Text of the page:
31 January 2021

Eco Basics: What is the Economic Survey?

In India, there is hardly any economic event that captures popular imagination as much as the Union Budget. In this Budget series, The Explainer will focus on the complex budget jargon that puts off even 'interested-in-budget' souls.

What is a Fiscal Year?
Any twelve-month period that is used for submission of accounts, taxation purposes and to state financial reporting by private and public sector companies is called a Fiscal Year.

In India, the Government has laid down the provision that the 12month starting on April 1 and ending on March 31 of next year will be treated as a Fiscal Year.

To put it in perspective, this article is being written on 31 January 2021, i.e., in Financial Year 202021 (FY21). This is also called Fiscal Year ’21.

In the same way, the financial year for 202122 will start on 1 April 2021 and will end on 31 March 2022. So on 1 April 2021, we will enter Fiscal Year ’22.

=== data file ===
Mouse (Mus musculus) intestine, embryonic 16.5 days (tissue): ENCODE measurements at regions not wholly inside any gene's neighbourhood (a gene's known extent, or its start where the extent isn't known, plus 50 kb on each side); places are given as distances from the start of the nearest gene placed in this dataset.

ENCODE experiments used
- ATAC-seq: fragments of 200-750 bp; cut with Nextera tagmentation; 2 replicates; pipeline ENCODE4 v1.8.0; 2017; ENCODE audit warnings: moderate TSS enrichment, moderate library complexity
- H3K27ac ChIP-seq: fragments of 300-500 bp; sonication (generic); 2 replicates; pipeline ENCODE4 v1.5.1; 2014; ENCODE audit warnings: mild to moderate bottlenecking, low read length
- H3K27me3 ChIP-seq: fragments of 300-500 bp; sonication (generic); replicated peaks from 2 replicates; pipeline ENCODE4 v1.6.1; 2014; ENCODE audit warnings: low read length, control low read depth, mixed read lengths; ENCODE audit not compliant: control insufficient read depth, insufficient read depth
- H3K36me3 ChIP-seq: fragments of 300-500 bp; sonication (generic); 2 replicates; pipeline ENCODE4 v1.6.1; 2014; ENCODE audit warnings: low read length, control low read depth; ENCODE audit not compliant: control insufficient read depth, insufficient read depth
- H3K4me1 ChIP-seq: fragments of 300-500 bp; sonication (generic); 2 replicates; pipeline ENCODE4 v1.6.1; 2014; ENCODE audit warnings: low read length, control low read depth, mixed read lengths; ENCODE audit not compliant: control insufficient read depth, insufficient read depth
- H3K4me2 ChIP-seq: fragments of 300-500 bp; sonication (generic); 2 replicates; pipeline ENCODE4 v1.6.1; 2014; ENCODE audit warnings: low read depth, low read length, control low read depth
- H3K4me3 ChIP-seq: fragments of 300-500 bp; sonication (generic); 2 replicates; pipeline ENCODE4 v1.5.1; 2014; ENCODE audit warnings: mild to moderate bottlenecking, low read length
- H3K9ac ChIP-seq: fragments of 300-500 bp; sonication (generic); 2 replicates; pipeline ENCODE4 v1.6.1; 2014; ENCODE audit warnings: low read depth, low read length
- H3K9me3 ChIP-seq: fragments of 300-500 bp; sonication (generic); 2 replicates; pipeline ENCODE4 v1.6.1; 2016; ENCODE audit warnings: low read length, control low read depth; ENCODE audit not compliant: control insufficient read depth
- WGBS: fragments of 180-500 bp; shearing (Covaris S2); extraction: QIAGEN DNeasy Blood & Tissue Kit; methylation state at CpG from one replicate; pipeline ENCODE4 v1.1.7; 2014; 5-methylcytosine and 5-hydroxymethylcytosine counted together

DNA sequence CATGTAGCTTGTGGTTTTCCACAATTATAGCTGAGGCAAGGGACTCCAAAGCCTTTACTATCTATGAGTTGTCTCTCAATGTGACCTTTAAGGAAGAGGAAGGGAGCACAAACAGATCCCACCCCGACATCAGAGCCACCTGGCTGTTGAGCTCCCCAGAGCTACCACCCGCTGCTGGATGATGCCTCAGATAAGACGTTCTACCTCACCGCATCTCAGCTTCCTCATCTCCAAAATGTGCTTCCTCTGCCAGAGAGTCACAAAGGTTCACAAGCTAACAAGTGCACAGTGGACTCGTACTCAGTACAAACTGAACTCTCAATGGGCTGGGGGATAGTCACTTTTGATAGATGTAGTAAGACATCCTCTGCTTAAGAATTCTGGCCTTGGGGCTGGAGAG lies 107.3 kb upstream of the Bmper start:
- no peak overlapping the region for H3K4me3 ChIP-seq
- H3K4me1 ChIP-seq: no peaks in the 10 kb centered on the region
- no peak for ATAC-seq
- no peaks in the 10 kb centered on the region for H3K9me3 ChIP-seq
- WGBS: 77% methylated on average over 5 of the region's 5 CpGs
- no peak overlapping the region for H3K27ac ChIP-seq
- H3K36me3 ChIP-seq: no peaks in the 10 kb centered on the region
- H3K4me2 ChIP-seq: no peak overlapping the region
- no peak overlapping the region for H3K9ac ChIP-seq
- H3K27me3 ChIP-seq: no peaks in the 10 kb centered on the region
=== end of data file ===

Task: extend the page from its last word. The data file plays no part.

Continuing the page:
What is the Economic Survey?
The Finance Minister's Budget Speech contains two major components: Part A and Part B.

Part A of the Speech contains the Economic Survey while Part B comprises the Union Budget Speech.

The Economic Survey is an assessment of the performance of the Indian economy in the financial year going by. For example, the Economic Survey 2020–21 presents an assessment of the performance of the Indian economy in that financial year (i.e., 2020–21). 

The Economic Survey 2020–21 was tabled on 29 January 2020. You can access it here.

What is the Budget?

The Union Budget is a statement of revenues and expenditures for the coming financial year, i.e., the one that starts on April 1 of this year.

Why is the Union Budget presented in February?
The Finance Minister of India presented the annual Union Budget for 2021–22 in the Parliament of India on February 1. It is typically presented in February (and not in March) for the following reasons: 

(a) After its presentation, the Budget is tabled in the Parliament so that MPs can, over the next few days, discuss and debate the various provisions listed in the Budget. 

(b) After the parliamentary debate, any amendment to the original provision (like increasing or decreasing the allocation for a said ministry/program and rolling back any budget proposal) will have to be tabled, discussed, passed, and brought into law by the Parliament. 

(c) Also, the administrative system, especially in case of tax administration, would need to be geared up to reflect any change in the financial, taxation or any other system.

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